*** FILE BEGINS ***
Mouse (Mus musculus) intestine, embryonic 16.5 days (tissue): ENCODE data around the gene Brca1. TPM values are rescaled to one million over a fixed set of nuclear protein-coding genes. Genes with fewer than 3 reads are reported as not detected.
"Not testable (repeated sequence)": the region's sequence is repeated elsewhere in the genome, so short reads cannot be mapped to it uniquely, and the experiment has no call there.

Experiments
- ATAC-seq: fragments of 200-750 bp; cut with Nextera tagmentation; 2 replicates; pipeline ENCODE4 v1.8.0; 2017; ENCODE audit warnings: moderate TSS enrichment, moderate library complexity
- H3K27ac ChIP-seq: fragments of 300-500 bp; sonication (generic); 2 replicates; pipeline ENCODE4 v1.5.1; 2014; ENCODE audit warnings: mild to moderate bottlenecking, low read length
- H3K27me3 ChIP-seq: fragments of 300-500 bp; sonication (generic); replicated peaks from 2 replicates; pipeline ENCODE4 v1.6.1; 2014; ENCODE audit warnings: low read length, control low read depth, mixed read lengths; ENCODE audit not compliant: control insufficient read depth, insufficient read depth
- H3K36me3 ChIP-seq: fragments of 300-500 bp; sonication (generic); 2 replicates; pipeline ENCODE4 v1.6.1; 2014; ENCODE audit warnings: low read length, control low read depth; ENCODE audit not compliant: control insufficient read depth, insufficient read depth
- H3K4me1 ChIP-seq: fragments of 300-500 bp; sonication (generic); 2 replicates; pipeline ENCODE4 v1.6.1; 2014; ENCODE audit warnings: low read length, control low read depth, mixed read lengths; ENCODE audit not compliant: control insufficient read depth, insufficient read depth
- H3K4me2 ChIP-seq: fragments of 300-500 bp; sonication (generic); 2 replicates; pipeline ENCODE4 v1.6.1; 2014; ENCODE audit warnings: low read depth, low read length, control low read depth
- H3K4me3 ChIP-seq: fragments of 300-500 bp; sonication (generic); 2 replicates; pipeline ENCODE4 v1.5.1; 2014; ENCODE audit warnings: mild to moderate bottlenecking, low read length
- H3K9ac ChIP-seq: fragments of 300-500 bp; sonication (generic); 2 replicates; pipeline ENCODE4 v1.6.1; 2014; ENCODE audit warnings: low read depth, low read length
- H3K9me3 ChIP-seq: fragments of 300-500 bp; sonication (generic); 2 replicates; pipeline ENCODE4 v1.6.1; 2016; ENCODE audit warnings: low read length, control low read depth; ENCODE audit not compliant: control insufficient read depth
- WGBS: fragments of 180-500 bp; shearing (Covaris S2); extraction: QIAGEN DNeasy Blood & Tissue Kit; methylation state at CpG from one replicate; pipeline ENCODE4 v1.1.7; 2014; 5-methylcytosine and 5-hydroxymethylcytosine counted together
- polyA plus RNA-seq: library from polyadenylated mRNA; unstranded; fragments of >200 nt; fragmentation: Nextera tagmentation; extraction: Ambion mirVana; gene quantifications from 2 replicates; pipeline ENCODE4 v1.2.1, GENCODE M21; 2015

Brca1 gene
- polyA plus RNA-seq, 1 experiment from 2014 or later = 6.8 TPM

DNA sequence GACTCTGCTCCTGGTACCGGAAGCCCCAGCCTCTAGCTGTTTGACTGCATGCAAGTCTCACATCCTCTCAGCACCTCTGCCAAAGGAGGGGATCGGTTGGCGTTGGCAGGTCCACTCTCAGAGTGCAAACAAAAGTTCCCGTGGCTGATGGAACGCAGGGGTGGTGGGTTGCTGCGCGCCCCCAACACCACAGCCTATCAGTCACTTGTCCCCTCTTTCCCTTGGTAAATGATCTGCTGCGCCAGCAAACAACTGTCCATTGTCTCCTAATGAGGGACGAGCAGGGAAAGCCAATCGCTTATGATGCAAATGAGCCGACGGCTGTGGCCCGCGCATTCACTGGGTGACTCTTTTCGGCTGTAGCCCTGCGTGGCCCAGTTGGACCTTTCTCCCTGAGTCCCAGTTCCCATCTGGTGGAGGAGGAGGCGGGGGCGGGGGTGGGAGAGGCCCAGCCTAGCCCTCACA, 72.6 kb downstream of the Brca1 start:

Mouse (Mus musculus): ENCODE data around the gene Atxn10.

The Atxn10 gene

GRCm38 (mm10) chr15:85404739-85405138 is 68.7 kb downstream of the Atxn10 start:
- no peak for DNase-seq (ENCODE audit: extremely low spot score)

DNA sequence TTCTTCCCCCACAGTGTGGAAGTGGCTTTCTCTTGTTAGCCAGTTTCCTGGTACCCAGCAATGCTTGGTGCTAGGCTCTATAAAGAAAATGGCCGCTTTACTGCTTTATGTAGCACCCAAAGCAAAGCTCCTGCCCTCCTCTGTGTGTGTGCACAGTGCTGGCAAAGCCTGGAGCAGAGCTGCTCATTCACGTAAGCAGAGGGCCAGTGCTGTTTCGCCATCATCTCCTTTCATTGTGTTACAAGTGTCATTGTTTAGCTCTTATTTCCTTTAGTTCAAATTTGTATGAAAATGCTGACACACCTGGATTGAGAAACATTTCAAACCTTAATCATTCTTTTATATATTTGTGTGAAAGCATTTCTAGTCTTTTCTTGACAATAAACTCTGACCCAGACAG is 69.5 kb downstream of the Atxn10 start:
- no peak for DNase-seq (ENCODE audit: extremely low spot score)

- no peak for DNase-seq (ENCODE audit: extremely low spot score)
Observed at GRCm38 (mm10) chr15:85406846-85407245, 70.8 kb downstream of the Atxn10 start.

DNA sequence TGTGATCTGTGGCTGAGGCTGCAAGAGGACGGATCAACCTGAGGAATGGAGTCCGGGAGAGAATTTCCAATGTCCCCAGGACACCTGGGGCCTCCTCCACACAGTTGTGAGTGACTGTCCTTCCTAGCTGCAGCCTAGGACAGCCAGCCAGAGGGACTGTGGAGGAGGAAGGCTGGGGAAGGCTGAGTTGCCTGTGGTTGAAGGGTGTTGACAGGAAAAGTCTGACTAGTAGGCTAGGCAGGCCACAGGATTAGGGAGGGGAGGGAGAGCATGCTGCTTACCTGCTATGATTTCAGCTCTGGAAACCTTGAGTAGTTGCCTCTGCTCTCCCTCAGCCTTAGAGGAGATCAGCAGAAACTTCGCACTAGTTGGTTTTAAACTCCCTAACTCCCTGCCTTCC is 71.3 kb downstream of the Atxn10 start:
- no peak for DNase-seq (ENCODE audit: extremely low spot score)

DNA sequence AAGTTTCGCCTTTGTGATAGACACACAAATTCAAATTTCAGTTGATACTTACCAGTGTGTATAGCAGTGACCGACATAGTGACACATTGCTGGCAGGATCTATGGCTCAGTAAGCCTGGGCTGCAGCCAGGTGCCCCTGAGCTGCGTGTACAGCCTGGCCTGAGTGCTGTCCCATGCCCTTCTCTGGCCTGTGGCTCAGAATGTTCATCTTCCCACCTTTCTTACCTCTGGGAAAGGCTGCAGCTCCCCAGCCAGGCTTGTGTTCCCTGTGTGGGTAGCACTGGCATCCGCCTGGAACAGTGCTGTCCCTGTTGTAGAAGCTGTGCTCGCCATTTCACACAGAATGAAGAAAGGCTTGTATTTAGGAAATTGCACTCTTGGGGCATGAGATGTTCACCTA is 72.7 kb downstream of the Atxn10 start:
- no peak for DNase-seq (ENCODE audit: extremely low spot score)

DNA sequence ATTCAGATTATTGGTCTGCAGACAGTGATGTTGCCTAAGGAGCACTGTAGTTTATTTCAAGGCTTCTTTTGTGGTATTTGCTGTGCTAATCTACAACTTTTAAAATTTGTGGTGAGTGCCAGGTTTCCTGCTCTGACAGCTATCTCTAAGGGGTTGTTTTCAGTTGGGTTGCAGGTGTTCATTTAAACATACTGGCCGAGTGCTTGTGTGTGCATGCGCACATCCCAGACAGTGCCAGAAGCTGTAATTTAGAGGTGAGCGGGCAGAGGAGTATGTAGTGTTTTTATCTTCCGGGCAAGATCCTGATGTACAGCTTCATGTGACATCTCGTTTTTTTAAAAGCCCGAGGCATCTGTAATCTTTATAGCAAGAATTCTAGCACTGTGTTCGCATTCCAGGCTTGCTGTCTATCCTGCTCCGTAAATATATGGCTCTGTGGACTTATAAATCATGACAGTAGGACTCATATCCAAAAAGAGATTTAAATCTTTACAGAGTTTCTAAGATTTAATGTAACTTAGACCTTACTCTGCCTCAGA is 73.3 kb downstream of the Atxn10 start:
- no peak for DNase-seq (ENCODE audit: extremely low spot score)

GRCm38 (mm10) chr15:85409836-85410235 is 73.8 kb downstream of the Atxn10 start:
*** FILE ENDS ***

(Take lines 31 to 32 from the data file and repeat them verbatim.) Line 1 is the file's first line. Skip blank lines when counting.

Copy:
- no peak for DNase-seq (ENCODE audit: extremely low spot score)

GRCm38 (mm10) chr15:85409836-85410235 is 73.8 kb downstream of the Atxn10 start: